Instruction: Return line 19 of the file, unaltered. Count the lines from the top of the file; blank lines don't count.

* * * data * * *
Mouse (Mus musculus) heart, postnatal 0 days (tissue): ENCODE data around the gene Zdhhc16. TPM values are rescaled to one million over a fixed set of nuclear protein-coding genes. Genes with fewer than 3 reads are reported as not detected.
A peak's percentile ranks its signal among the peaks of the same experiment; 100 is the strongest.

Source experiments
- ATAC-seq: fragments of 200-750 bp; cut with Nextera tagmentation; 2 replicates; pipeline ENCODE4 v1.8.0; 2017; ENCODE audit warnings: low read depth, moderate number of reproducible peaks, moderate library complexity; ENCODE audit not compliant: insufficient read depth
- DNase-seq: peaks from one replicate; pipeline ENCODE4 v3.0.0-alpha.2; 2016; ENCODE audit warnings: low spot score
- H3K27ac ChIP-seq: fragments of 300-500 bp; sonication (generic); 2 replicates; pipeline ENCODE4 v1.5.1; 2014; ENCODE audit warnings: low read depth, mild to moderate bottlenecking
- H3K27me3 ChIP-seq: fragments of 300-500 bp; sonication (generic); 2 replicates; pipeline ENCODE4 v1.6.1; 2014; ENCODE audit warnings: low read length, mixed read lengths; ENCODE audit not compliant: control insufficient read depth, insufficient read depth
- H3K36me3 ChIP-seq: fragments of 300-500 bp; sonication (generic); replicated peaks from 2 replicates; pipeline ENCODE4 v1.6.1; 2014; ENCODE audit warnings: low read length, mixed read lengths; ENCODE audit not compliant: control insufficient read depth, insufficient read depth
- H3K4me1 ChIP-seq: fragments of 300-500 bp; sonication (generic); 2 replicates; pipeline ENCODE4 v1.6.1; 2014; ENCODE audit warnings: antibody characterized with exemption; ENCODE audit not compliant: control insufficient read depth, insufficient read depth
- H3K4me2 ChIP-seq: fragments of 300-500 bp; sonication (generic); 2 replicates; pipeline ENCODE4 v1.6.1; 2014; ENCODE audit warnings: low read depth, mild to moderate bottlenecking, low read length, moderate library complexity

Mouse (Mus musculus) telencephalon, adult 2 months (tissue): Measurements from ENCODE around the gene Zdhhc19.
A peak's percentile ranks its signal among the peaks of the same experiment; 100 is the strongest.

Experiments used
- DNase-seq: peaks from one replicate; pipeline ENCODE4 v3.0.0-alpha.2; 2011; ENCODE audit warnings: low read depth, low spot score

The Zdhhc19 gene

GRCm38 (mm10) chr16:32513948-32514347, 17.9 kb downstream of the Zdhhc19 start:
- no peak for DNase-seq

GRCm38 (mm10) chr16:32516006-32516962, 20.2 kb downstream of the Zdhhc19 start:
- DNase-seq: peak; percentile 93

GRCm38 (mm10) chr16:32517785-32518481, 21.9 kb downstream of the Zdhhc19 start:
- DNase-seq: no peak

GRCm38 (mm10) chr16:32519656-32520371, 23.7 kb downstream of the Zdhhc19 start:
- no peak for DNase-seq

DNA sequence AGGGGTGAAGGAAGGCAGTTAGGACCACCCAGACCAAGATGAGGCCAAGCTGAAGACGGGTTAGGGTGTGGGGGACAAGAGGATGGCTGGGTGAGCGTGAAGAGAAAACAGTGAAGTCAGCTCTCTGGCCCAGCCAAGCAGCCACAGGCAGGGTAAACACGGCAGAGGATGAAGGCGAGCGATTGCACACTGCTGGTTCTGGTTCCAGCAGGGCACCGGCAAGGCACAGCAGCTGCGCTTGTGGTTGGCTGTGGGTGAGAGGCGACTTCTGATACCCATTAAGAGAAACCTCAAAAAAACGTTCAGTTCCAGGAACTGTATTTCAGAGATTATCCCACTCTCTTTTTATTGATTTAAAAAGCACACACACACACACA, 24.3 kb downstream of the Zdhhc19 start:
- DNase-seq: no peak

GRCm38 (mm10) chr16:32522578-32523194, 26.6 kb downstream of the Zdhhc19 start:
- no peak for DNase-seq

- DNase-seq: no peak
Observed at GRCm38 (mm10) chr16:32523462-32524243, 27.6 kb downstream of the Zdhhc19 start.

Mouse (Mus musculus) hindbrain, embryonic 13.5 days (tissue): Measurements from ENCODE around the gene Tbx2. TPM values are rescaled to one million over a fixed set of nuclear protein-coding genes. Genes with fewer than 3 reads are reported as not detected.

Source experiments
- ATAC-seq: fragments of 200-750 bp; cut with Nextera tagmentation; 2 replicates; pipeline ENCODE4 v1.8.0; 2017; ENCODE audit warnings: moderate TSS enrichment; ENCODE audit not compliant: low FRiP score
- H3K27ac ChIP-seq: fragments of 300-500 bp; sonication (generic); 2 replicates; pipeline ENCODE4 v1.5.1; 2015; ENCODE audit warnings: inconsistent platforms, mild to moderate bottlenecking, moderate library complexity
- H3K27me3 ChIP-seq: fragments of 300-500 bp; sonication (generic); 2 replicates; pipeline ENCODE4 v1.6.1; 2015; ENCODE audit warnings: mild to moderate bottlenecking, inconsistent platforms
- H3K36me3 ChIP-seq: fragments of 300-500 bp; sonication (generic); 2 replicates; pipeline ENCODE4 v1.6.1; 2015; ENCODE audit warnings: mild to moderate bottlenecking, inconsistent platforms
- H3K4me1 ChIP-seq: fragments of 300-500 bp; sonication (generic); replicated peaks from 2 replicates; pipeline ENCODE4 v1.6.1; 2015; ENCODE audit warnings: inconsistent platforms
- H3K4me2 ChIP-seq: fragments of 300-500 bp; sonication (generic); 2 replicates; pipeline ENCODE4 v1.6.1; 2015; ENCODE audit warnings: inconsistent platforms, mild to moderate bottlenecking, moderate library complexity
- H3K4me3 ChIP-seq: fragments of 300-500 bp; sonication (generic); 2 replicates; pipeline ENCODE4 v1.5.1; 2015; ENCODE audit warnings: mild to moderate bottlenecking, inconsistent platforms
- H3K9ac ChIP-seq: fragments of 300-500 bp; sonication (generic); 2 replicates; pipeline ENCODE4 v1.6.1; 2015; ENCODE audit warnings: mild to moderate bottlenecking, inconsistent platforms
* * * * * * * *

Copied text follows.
- DNase-seq: peak; percentile 93